When I was a senior in high school, I was tasked with the semi-enviable job of cutting down a Shakespeare play to thirty minutes while keeping it intelligible. This was for entry into a local high school festival, and the play we chose to perform was "The Winter's Tale", which veers wildly from tragedy to comedy about halfway through.
The turning point, when the story changes from being about an insanely jealous king and his stupid mistakes to being about bumbling rustics and two young lovers? That would be one of the most famous stage directions ever, referring to the lord who has been sent to abandon the supposedly illegitimate princess: "Exit, pursued by a bear."
I can't be sure what brought that old memory of mine to the top of my head today, except perhaps that the people who go out and do things for insanely jealous kings, princes, or leaders of any sort always do seem to come to sticky ends. Thus, today's Fiction Friday offering. What if that lord hadn't been alone? Read on and find out.
The small boat drifted up to the shore, and the more broad-shouldered of the two adults seated in it climbed over the side to wade towards the rocks, a rope in his hand. His companion, left to her own company and that of the bundle in her arms, alternately watched him work and regarded the tiny, relaxed face which lay trustingly against her sleeve.
"Are we really going to do this thing?" she asked when the man had made the rope fast to a convenient tree stump.
"Do we have a choice?" The man stretched his shoulders, then walked back out to the boat, holding up his arms for the woman. "The King gave orders."
"The King has lost his mind," the woman retorted, keeping hold of the baby as she seated herself in the man's grasp. "Declaring the Queen unfaithful without a shred of proof, snatching her child away almost as soon as the poor thing was born, ordering us to expose his only rightful heir—"
"I like it no more than you." The man set the woman on her feet above the waterline, then returned to the boat for the packs of provisions stored under the seats. "But we took oaths, and we must honor them."
"So we did take oaths." The woman shifted the baby into one arm, allowing the other to fall to her side. "You to the King, and I..." She ensured she had a good grip on the item which had never left her side through the voyage. "I to the Queen."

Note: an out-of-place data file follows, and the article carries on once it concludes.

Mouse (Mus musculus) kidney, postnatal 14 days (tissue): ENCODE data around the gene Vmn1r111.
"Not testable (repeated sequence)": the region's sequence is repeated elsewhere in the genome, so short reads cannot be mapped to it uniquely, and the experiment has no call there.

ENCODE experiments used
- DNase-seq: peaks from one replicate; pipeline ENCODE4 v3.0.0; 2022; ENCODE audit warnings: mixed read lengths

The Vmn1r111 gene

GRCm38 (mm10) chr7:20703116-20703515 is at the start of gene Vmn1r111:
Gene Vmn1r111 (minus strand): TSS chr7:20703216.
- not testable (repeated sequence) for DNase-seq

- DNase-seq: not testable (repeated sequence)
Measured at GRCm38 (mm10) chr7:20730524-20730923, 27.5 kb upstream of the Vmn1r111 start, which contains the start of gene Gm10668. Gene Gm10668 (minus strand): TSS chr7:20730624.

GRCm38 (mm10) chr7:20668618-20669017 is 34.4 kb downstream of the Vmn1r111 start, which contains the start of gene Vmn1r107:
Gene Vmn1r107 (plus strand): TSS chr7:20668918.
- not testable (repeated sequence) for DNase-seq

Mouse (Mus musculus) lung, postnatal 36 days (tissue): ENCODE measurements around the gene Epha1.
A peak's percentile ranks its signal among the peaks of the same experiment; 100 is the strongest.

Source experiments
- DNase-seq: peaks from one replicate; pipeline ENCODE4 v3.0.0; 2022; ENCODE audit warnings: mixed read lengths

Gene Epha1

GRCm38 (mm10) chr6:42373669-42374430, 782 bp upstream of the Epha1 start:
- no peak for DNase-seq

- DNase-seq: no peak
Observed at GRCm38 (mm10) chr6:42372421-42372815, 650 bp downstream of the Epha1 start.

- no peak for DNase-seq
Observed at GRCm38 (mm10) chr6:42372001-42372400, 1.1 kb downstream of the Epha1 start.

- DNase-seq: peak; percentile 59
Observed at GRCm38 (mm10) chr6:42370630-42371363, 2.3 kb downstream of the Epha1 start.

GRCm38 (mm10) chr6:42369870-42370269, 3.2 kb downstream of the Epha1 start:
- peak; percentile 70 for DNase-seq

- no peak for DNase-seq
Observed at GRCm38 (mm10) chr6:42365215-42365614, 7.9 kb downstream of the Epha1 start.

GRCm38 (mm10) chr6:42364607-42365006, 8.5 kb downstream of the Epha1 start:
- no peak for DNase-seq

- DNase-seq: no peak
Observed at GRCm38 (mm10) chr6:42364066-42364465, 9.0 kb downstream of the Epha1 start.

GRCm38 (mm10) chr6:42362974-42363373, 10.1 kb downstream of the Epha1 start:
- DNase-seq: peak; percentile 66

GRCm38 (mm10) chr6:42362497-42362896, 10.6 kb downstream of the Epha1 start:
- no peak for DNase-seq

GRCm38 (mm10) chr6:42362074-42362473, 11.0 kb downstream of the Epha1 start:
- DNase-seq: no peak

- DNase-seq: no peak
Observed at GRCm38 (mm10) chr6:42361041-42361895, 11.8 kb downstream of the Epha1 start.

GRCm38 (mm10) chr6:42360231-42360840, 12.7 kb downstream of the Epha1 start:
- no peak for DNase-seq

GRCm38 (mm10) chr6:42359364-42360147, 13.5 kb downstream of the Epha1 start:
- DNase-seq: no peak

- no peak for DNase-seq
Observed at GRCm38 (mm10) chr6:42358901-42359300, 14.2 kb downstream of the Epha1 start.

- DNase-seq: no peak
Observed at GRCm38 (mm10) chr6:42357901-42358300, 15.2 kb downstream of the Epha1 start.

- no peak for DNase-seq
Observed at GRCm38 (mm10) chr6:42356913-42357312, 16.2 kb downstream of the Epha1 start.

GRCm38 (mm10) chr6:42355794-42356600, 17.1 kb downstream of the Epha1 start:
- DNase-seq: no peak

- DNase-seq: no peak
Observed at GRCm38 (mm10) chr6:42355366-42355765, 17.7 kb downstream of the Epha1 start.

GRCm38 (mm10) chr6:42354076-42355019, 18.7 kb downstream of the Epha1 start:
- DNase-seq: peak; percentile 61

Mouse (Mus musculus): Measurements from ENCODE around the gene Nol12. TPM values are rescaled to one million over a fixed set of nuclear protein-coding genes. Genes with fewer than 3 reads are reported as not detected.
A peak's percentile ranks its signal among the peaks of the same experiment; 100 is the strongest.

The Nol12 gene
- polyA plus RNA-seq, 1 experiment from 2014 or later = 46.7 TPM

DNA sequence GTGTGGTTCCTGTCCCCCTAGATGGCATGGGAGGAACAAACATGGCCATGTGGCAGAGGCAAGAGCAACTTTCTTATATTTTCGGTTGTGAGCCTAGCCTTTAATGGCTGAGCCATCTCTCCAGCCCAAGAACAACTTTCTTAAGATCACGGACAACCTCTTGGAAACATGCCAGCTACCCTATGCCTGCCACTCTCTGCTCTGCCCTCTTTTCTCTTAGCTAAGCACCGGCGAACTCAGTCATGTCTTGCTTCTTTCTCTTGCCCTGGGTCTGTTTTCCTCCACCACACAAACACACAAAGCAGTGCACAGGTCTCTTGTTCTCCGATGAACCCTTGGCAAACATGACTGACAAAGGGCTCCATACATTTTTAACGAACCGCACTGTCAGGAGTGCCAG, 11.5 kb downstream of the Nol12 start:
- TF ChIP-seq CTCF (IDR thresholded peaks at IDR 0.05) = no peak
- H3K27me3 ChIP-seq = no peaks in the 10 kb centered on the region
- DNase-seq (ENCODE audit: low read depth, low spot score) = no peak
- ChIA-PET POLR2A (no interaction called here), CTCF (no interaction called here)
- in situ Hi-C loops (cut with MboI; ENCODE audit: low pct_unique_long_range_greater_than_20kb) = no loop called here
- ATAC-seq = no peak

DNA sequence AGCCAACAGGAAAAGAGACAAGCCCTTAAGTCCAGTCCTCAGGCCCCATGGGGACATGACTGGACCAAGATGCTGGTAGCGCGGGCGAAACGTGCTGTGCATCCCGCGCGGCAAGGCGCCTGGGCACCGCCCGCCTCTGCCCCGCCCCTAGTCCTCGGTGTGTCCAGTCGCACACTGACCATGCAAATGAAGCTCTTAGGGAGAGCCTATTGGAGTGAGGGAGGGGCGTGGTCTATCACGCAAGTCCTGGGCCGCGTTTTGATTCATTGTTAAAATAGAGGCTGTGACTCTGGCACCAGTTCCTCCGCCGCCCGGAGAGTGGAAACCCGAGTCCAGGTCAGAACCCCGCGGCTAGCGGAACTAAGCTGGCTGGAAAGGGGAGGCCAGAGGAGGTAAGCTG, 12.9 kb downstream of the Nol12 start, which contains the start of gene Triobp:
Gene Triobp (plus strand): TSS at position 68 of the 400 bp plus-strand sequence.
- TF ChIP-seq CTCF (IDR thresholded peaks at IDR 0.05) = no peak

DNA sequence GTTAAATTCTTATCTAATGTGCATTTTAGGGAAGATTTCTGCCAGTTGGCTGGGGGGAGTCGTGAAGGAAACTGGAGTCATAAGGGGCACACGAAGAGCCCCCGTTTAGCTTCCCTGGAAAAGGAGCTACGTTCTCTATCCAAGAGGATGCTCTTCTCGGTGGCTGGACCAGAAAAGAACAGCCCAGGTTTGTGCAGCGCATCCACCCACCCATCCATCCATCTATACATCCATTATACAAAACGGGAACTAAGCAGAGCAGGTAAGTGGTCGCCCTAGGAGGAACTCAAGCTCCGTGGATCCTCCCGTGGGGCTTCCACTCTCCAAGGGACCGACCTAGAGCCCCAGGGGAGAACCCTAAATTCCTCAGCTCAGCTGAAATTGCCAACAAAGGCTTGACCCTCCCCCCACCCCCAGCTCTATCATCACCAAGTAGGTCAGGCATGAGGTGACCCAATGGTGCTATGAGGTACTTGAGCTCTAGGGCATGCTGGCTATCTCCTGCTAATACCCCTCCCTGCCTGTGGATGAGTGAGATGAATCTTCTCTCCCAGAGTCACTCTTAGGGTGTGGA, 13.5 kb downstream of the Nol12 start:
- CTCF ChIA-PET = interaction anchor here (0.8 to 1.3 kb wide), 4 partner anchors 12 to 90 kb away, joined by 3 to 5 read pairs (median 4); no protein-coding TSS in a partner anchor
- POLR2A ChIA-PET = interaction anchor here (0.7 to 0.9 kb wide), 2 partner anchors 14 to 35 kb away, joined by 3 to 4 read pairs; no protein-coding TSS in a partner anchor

The man stopped in the act of stepping ashore for the last time, to regard the woman coolly. "You think those interests no longer coincide," he said, completing his step and laying down the packs beside the tree stump. "That one, or the other, must give way."
"I do. And therefore—" The woman stepped forward, drawing her knife in the same motion, and struck without mercy.
"And that, my love," the woman concluded to the round-eyed child listening to the tale, "is why we live here by ourselves, away from other people. Because someday you will be the Warrior Princess who will save our people, and our good Queen, from a foolish and evil King."
"But what about the knife?" The girl glanced around their cottage as though she expected this weapon to materialize out of the darkness. "You didn't stab Papa with it—"
"Of course she didn't," said the man, coming inside with more wood for the fire. "She cut the rope which held the boat to the shore, so that it would drift away and the King would think we had all been drowned or eaten by wild beasts. And so may he think until the time is right."
"Until I'm a Warrior Princess, who fights evil, and wins!" The little girl danced in place with excitement. "But first, I have to grow up."
"And so you will, my little one." The woman smiled. "So you will."